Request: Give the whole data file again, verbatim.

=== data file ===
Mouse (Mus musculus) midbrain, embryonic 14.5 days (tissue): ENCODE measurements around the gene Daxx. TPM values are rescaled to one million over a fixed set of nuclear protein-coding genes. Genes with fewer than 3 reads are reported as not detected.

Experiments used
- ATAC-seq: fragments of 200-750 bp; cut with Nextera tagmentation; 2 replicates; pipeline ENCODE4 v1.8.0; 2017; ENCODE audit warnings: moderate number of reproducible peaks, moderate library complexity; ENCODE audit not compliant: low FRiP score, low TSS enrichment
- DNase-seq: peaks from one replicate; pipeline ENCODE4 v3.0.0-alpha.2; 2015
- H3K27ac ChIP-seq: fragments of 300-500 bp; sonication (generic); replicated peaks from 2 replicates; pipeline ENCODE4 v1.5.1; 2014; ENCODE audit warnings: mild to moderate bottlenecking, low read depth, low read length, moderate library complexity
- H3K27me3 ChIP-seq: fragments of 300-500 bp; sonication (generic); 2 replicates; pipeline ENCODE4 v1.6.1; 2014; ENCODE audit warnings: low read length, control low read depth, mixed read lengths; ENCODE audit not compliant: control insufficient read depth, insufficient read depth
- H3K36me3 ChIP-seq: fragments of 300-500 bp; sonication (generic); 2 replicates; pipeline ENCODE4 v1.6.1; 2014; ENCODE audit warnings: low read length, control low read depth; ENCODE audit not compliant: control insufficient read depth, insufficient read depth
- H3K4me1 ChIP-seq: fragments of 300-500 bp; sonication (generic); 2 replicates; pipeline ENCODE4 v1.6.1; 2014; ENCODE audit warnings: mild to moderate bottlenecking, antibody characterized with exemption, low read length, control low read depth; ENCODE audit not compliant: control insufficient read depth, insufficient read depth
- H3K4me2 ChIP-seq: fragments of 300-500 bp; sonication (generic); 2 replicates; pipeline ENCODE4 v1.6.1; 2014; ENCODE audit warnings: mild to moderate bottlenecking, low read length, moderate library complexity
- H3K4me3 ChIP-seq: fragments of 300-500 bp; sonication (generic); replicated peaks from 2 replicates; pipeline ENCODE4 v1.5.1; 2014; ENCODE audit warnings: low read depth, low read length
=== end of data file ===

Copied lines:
Mouse (Mus musculus) midbrain, embryonic 14.5 days (tissue): ENCODE measurements around the gene Daxx. TPM values are rescaled to one million over a fixed set of nuclear protein-coding genes. Genes with fewer than 3 reads are reported as not detected.

Experiments used
- ATAC-seq: fragments of 200-750 bp; cut with Nextera tagmentation; 2 replicates; pipeline ENCODE4 v1.8.0; 2017; ENCODE audit warnings: moderate number of reproducible peaks, moderate library complexity; ENCODE audit not compliant: low FRiP score, low TSS enrichment
- DNase-seq: peaks from one replicate; pipeline ENCODE4 v3.0.0-alpha.2; 2015
- H3K27ac ChIP-seq: fragments of 300-500 bp; sonication (generic); replicated peaks from 2 replicates; pipeline ENCODE4 v1.5.1; 2014; ENCODE audit warnings: mild to moderate bottlenecking, low read depth, low read length, moderate library complexity
- H3K27me3 ChIP-seq: fragments of 300-500 bp; sonication (generic); 2 replicates; pipeline ENCODE4 v1.6.1; 2014; ENCODE audit warnings: low read length, control low read depth, mixed read lengths; ENCODE audit not compliant: control insufficient read depth, insufficient read depth
- H3K36me3 ChIP-seq: fragments of 300-500 bp; sonication (generic); 2 replicates; pipeline ENCODE4 v1.6.1; 2014; ENCODE audit warnings: low read length, control low read depth; ENCODE audit not compliant: control insufficient read depth, insufficient read depth
- H3K4me1 ChIP-seq: fragments of 300-500 bp; sonication (generic); 2 replicates; pipeline ENCODE4 v1.6.1; 2014; ENCODE audit warnings: mild to moderate bottlenecking, antibody characterized with exemption, low read length, control low read depth; ENCODE audit not compliant: control insufficient read depth, insufficient read depth
- H3K4me2 ChIP-seq: fragments of 300-500 bp; sonication (generic); 2 replicates; pipeline ENCODE4 v1.6.1; 2014; ENCODE audit warnings: mild to moderate bottlenecking, low read length, moderate library complexity
- H3K4me3 ChIP-seq: fragments of 300-500 bp; sonication (generic); replicated peaks from 2 replicates; pipeline ENCODE4 v1.5.1; 2014; ENCODE audit warnings: low read depth, low read length